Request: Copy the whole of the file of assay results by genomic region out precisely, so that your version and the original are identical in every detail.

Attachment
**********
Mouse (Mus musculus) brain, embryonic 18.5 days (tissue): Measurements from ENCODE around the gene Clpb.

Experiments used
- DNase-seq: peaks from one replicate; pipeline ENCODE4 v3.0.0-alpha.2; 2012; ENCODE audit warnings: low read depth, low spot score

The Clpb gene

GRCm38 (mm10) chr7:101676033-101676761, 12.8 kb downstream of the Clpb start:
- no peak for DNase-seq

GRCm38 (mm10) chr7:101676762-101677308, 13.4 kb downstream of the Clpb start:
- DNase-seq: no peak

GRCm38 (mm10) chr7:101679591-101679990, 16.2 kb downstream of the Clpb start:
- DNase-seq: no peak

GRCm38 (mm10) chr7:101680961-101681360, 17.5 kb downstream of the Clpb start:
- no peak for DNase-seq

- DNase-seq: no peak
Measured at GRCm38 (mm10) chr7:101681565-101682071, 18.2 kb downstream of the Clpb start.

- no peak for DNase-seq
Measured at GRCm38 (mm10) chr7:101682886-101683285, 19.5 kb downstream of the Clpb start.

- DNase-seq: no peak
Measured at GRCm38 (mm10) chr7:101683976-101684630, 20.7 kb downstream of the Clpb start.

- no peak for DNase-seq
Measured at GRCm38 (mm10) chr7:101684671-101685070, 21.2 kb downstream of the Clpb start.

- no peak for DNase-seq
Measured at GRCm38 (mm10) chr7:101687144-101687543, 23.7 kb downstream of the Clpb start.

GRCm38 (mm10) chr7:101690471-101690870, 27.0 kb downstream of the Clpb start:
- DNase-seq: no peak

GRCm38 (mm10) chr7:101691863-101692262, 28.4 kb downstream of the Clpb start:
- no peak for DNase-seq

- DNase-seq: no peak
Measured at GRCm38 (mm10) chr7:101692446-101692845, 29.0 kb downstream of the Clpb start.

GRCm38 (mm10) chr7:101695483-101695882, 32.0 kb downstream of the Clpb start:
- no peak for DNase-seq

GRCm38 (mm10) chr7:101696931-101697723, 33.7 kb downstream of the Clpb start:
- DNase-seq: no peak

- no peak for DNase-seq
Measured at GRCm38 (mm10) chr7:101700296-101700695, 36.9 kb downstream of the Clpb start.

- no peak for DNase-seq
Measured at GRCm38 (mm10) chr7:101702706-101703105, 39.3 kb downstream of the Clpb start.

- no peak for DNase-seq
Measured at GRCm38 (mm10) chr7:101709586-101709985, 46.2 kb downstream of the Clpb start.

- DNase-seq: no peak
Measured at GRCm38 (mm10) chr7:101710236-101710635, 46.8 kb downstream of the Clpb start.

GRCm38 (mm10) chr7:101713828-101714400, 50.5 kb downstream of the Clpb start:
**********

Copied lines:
Mouse (Mus musculus) brain, embryonic 18.5 days (tissue): Measurements from ENCODE around the gene Clpb.

Experiments used
- DNase-seq: peaks from one replicate; pipeline ENCODE4 v3.0.0-alpha.2; 2012; ENCODE audit warnings: low read depth, low spot score

The Clpb gene

GRCm38 (mm10) chr7:101676033-101676761, 12.8 kb downstream of the Clpb start:
- no peak for DNase-seq

GRCm38 (mm10) chr7:101676762-101677308, 13.4 kb downstream of the Clpb start:
- DNase-seq: no peak

GRCm38 (mm10) chr7:101679591-101679990, 16.2 kb downstream of the Clpb start:
- DNase-seq: no peak

GRCm38 (mm10) chr7:101680961-101681360, 17.5 kb downstream of the Clpb start:
- no peak for DNase-seq

- DNase-seq: no peak
Measured at GRCm38 (mm10) chr7:101681565-101682071, 18.2 kb downstream of the Clpb start.

- no peak for DNase-seq
Measured at GRCm38 (mm10) chr7:101682886-101683285, 19.5 kb downstream of the Clpb start.

- DNase-seq: no peak
Measured at GRCm38 (mm10) chr7:101683976-101684630, 20.7 kb downstream of the Clpb start.

- no peak for DNase-seq
Measured at GRCm38 (mm10) chr7:101684671-101685070, 21.2 kb downstream of the Clpb start.

- no peak for DNase-seq
Measured at GRCm38 (mm10) chr7:101687144-101687543, 23.7 kb downstream of the Clpb start.

GRCm38 (mm10) chr7:101690471-101690870, 27.0 kb downstream of the Clpb start:
- DNase-seq: no peak

GRCm38 (mm10) chr7:101691863-101692262, 28.4 kb downstream of the Clpb start:
- no peak for DNase-seq

- DNase-seq: no peak
Measured at GRCm38 (mm10) chr7:101692446-101692845, 29.0 kb downstream of the Clpb start.

GRCm38 (mm10) chr7:101695483-101695882, 32.0 kb downstream of the Clpb start:
- no peak for DNase-seq

GRCm38 (mm10) chr7:101696931-101697723, 33.7 kb downstream of the Clpb start:
- DNase-seq: no peak

- no peak for DNase-seq
Measured at GRCm38 (mm10) chr7:101700296-101700695, 36.9 kb downstream of the Clpb start.

- no peak for DNase-seq
Measured at GRCm38 (mm10) chr7:101702706-101703105, 39.3 kb downstream of the Clpb start.

- no peak for DNase-seq
Measured at GRCm38 (mm10) chr7:101709586-101709985, 46.2 kb downstream of the Clpb start.

- DNase-seq: no peak
Measured at GRCm38 (mm10) chr7:101710236-101710635, 46.8 kb downstream of the Clpb start.

GRCm38 (mm10) chr7:101713828-101714400, 50.5 kb downstream of the Clpb start: